Take the 2-minute tour ×
Mi Yodeya is a question and answer site for those who base their lives on Jewish law and tradition and anyone interested in learning more. It's 100% free, no registration required.

There are two ways one could build an Eiruv on an island:

  1. One build walls, Tzuras Hapesachs, etc.
  2. One relies on the "natural" walls. This hetter applies only if
    1. The ocean does not bring up sediment.
    2. One could see the whole island in one shot from one location (which is 15 mil).

If one build real walls, they can be as big as one wants as long there are no farms bigger than a beis-saasaim.

Some poskim say there are real walls around Manhattan. If so, why is the Manhattan Eiruv not around the whole Manhattan?

Moreover, why do some poskim still bring up the issue of "The ocean does not bring up sediment"?

share|improve this question
1  
can you elaborate a little on "the ocean does not bring up sediment"? What are the halachic ramifications if it does or doesn't? Why shouldn't they still bring it up? –  Menachem Sep 16 '11 at 8:43
1  
Rabbi Yosef Gavriel Bechhofer wrote the book on the modern metropolitan eruv. amazon.com/Contemporary-Eruv-Eruvin-Modern-Metropolitan/dp/… Here is a link to the book (I think) available online: aishdas.org/rygb/eruvp1.htm . Here is a link to a shiur he gave on the subject. rygb.blogspot.com/2011/02/… . I haven't read or listened to these, but they may answer your question. - here is a two part shiur on the same subject: torahlectures.com/s-Rabbi-Yosef-Bechhofer.aspx –  Menachem Sep 21 '11 at 22:49
    
The original Manhattan Eruv did go around the whole island, if I recall correctly. It was controversial. At one point, people built a "West Side Eruv" for just the Upper West Side of Manhattan; in June 2005 local rabbis decided that the structural changes in the sea walls and piers rendered the old eruv invalid (estherkustanowitz.typepad.com/myurbankvetch2005/2005/07/…). In 2004 the West Side eruv had been expanded to the East Side; it's since been expanded downtown. –  JXG Nov 8 '11 at 13:09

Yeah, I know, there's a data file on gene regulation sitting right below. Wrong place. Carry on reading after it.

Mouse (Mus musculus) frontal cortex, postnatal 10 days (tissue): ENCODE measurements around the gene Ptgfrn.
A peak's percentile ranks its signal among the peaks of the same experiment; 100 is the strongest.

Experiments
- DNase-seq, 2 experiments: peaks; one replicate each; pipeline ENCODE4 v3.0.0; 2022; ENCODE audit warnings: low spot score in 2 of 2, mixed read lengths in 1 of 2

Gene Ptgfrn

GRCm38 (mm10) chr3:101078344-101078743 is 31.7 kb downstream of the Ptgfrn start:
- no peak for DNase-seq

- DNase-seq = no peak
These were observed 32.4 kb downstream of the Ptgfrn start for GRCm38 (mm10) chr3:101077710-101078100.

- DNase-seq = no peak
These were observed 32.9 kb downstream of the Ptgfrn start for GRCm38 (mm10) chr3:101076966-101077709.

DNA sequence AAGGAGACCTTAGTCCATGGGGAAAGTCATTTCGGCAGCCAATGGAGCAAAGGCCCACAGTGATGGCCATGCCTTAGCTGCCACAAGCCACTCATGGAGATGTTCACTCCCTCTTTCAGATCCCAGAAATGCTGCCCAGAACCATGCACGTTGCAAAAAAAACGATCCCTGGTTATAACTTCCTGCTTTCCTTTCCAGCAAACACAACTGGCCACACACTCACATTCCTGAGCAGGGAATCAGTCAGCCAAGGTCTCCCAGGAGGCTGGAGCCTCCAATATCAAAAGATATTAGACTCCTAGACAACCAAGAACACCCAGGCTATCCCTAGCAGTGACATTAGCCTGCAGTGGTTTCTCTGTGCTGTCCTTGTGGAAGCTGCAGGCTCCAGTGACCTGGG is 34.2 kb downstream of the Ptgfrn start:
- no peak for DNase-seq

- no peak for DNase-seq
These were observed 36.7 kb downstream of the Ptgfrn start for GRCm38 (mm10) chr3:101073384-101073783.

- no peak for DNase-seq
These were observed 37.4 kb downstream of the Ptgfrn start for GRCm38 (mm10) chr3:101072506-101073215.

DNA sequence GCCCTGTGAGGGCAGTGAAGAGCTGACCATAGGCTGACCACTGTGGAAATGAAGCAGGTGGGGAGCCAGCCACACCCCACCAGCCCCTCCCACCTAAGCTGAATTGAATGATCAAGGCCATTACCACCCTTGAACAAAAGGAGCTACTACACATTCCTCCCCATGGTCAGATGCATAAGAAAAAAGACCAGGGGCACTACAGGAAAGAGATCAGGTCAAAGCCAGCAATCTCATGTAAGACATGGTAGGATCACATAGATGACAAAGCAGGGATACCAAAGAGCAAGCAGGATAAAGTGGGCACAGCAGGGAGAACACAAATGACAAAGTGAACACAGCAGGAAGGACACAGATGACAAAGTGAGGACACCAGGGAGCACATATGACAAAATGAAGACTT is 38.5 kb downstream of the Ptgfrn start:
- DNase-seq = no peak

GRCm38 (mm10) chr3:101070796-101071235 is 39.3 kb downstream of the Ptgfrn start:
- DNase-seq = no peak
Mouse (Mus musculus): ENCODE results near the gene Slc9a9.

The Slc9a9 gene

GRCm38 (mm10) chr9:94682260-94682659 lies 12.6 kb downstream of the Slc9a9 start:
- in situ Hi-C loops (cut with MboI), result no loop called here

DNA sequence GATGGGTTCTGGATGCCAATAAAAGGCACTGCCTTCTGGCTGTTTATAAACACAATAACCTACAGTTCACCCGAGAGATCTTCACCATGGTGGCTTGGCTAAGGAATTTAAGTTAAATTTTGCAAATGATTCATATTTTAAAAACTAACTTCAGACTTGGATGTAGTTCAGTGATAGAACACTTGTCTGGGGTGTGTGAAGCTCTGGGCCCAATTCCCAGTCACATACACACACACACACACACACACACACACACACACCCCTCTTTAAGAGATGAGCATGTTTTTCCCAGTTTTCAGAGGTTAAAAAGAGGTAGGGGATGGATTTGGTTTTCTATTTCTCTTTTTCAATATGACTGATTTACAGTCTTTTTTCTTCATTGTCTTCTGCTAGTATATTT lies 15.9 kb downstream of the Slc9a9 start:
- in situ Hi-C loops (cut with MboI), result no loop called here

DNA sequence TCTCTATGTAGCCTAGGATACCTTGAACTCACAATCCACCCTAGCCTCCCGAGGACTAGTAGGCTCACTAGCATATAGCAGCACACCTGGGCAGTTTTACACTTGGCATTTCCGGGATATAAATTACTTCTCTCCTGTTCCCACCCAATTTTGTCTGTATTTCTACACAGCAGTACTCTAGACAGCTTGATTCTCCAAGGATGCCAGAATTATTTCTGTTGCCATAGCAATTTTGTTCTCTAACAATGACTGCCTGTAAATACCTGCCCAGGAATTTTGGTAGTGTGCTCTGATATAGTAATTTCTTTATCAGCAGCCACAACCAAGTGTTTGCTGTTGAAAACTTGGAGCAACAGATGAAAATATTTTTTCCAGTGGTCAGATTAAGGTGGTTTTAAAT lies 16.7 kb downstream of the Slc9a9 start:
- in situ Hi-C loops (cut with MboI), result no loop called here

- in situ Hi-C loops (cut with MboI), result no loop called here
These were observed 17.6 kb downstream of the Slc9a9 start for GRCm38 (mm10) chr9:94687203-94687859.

Great article. I'm on Norfolk Island which is 5 by 3 miles. Mainly high cliffs, and can all be seen from the small mountain. Good to know I can carry if I need to. –  Yehoshua langman Aug 28 at 10:27
3  
Yehoshua, please note that Mi Yodeya is not an authoritative source of rabbinic rulings. I encourage you to speak with your rabbi before acting on anything you read here. Welcome to Mi Yodeya! I hope you'll look around and find other material of interest, perhaps starting with our shabbat collection. –  Isaac Moses Aug 28 at 13:05

1 Answer 1

A wall must drop/have a slope down of 10 tefachim within 4 amot to be a wall. For example, a seashore may take a large distance until you are standing at a point 10 tefachim lower. A table or pier will be a very short space to drop (at least) 10 tefachim.

If the entire coast of Manhattan fits this criterion then it would be a wall. The Manhattan eruv is under the rabbis who give it its kashrut/maintenance. If other rabbis hold that Manhattan has walls and they don't, then this eruv won't extend for the whole island.

There are 2 general factors in Eruv. 1) Is it a good structure/good walls etc? 2) Is the area inside an eruv an area that can have an area around it? I.e., if you put an eruv around a reshut harabim it doesn't do anything — still can't carry.

If you can prove that Manhattan has halachic walls then it could well be point 2 that stops Manhattan having an eruv under those rabbis. A rabbi that was involved in the Manhattan eruv told me that even the (smaller) Manhattan eruv may have problem 2.

share|improve this answer

Your Answer

 
discard

By posting your answer, you agree to the privacy policy and terms of service.

Not the answer you're looking for? Browse other questions tagged or ask your own question.